Recommended by:
      mikejay611, mallyroyal

      it's insulting when people accuse black voters of looking only at skin color when deciding which candidate to support.  it's also ridiculous because it is obviously not true!

      it makes no sense when conservatives and/or liberals assume blacks will vote for any black candidate without regard to ideology, especially since we have disproved it so many times already

      Politics is like driving. To go backward put it in R. To go forward put it in D.
      Drop by The Grieving Room on Monday nights for support in dealing with grief.

      by TrueBlueMajority on Mon Mar 18, 2013 at 09:29:57 AM PDT

      [ Parent ]

      •  Very well, it seems like you might be referring (0+ / 0-)

        to me.

        In that case, I'm interested in why exactly African Americans turned out to support Obama in record numbers in 2008 and 2012 despite other Democratic politicians (think: LBJ) putting way more on the line for them.

        Seriously, why?  

        •  i reject the premise (0+ / 0-)

          that LBJ put more on the line.

          i'm fairly sure LBJ did not receive as many personal death threats, even at the height of Southern anger about the Civil Rights Act of 1964 and the Voting Rights Act of 1965

          Politics is like driving. To go backward put it in R. To go forward put it in D.
          Drop by The Grieving Room on Monday nights for support in dealing with grief.

          by TrueBlueMajority on Mon Mar 18, 2013 at 01:08:26 PM PDT

          [ Parent ]

          •  LBJ put "losing the south for a generation" (0+ / 0-)

            on the line.

            In retrospect it wasn't "for a generation" - it was forever (as an editorial comment, what a bunch of total fuckwads, why didn't Lincoln just let them go, but whatever).

            In any event, that's pretty huge IMHO.

            Or should I say HUGH just so everybody understands?

  •  I always turn this around on it's head (4+ / 0-)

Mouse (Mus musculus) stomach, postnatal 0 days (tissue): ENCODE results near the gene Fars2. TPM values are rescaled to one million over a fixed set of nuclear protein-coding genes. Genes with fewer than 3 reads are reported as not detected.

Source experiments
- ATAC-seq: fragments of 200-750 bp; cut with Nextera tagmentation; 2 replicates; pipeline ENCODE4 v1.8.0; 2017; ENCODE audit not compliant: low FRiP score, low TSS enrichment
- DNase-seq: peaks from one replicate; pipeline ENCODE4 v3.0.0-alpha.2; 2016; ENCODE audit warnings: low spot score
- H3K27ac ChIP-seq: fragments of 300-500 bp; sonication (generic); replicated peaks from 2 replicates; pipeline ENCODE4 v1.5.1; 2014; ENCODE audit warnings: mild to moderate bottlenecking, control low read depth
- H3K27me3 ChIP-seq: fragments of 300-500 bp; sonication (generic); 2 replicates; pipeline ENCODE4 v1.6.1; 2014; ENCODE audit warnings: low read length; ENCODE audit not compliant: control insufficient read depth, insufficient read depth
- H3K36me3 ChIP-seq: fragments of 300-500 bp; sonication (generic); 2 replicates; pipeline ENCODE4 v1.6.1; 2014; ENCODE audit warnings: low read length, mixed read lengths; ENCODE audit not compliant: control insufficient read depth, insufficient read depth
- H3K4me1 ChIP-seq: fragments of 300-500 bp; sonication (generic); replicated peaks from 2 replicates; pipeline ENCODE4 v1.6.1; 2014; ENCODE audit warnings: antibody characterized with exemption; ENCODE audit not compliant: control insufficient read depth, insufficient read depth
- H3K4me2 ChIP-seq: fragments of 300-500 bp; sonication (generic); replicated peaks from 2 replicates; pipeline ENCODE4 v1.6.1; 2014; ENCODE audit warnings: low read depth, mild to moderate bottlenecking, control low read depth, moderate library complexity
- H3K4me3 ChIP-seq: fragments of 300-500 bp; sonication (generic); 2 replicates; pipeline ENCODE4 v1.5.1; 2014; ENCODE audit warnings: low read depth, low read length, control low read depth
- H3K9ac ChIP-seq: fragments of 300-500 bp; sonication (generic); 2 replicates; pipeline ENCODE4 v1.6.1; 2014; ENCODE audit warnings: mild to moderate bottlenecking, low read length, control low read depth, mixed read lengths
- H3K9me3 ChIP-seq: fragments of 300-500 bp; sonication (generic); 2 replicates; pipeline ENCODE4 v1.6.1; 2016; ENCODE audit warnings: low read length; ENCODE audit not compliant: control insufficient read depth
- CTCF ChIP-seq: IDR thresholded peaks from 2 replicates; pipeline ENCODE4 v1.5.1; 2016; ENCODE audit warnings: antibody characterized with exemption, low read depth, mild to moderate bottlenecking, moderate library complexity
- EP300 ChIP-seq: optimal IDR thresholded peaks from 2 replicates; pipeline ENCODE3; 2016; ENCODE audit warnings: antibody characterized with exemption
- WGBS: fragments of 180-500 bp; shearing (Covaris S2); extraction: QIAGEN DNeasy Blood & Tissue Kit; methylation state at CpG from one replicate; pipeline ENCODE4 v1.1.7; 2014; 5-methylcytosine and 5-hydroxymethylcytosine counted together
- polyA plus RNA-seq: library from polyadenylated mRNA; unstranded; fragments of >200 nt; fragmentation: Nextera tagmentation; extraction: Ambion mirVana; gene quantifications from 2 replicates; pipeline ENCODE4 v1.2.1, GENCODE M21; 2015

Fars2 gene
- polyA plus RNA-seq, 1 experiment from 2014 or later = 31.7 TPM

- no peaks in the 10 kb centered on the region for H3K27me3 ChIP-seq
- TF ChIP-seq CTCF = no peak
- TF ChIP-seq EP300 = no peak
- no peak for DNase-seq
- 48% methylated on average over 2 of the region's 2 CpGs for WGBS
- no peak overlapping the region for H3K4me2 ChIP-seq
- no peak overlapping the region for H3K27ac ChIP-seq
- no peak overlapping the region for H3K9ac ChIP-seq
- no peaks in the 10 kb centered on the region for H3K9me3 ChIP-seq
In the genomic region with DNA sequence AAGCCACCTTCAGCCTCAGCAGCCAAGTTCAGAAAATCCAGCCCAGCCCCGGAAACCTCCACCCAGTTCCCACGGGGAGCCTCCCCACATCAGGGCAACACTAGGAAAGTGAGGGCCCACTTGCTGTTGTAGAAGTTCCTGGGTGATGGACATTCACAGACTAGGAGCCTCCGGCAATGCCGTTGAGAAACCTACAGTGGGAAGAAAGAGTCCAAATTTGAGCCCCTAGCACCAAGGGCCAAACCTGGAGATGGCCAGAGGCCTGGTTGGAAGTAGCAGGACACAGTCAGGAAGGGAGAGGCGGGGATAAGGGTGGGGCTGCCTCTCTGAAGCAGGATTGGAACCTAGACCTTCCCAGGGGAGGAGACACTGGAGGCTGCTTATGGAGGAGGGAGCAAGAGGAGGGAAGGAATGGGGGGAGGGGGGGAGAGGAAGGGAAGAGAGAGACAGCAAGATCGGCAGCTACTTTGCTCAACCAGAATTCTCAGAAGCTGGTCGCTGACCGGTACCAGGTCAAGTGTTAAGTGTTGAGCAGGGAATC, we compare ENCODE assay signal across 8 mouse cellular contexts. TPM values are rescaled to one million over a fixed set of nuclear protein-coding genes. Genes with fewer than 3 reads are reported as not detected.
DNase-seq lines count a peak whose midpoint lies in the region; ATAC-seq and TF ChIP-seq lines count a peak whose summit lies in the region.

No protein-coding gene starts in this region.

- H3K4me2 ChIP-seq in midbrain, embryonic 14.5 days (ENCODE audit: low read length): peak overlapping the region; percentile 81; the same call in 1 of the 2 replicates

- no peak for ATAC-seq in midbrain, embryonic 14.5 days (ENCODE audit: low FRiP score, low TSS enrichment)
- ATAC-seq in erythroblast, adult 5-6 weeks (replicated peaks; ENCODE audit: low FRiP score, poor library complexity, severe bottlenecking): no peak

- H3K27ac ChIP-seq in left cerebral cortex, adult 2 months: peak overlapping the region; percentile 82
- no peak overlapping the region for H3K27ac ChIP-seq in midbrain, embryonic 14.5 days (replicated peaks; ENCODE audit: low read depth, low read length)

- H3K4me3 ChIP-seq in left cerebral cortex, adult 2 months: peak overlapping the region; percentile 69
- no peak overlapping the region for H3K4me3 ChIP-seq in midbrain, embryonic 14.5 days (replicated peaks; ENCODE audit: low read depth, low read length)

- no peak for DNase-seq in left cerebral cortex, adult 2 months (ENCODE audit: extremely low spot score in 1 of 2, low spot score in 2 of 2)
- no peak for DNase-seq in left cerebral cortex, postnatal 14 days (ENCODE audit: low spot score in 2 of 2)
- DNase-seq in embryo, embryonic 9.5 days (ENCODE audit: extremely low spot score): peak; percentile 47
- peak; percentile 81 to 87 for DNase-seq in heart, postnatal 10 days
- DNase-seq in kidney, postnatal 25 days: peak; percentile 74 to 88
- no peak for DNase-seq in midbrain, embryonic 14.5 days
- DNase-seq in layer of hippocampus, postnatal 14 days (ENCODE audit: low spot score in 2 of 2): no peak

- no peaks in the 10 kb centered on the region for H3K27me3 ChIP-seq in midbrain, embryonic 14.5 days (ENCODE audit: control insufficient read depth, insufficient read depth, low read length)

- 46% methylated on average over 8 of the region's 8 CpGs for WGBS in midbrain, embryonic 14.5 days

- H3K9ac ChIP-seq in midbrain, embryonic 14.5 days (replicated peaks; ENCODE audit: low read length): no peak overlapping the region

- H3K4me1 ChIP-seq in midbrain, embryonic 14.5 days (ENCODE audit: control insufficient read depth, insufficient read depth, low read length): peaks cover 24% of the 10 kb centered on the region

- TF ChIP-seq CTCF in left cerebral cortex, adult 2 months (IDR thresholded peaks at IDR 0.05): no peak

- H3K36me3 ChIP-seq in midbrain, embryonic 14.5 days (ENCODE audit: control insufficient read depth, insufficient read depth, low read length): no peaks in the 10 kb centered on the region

I can't tell you how many times (especially on a certain internets videogame I play) I see the 'people only voted for Obama because he's black!'. I always respond with 'well, people only voted AGAINST him because he's black'. Then you should see their heads explode and 'of course you have to bring racism into it!!' etc.

    Like my pappy used to tell me; arguing with idiots on the internets is like trying to teach a pig to sing - it wastes your time and annoys the pig.

    "We are not going to give up on destroying the health care system for the American people." - future President Paul Ryan.

    by Fordmandalay on Mon Mar 18, 2013 at 09:30:41 AM PDT

  •  I almost feel sorry for Dr. Carson. (1+ / 0-)
    Recommended by:
    Roadbed Guy

    I read his book "Gifted Hands" and was incredibly inspired and even began to incorporate additional reading time into my sons' lives.  But it appears he learned exactly all the wrong lessons from his struggles and ultimate triumph over poverty.

    But I hope he does test the waters and get into the 2016 presidential race.  It will be an added dimension to the death throes of the republican party.  Just wait till they find out Dr. Carson believes the pope is the anti-Christ.  (Dr. Carson is a Seventh-Day Adventist and this fact is central to their prophetic messages.)

    •  Yes, and wait till they find out that that (0+ / 0-)

      sect is anti-war, or at least they seem to be according to Wikipedia:

      Desmond Thomas Doss (February 7, 1919 – March 23, 2006) was the first conscientious objector to receive the Medal of Honor and one of only three so honored (the others are Thomas W. Bennett and Joseph G. LaPointe, Jr.). He was a Corporal (Private First Class at the time of his Medal of Honor heroics) in the U.S. Army assigned to the Medical Detachment, 307th Infantry, 77th Infantry Division. He died the same day as another Medal of Honor recipient, David Bleak.

      Drafted in April 1942,[1] Desmond Doss refused to kill, or carry a weapon into combat, because of his personal beliefs as a Seventh-day Adventist. He consequently became a medic, and by serving in the Pacific theatre of World War II helped his country by saving the lives of his comrades, while also adhering to his religious convictions. Shortly before leaving the Army, Desmond was diagnosed with tuberculosis.[2] He left the Army in 1946.[3]

      How is that going to play with the corporate, MIC types that are still rather influential in the GOP?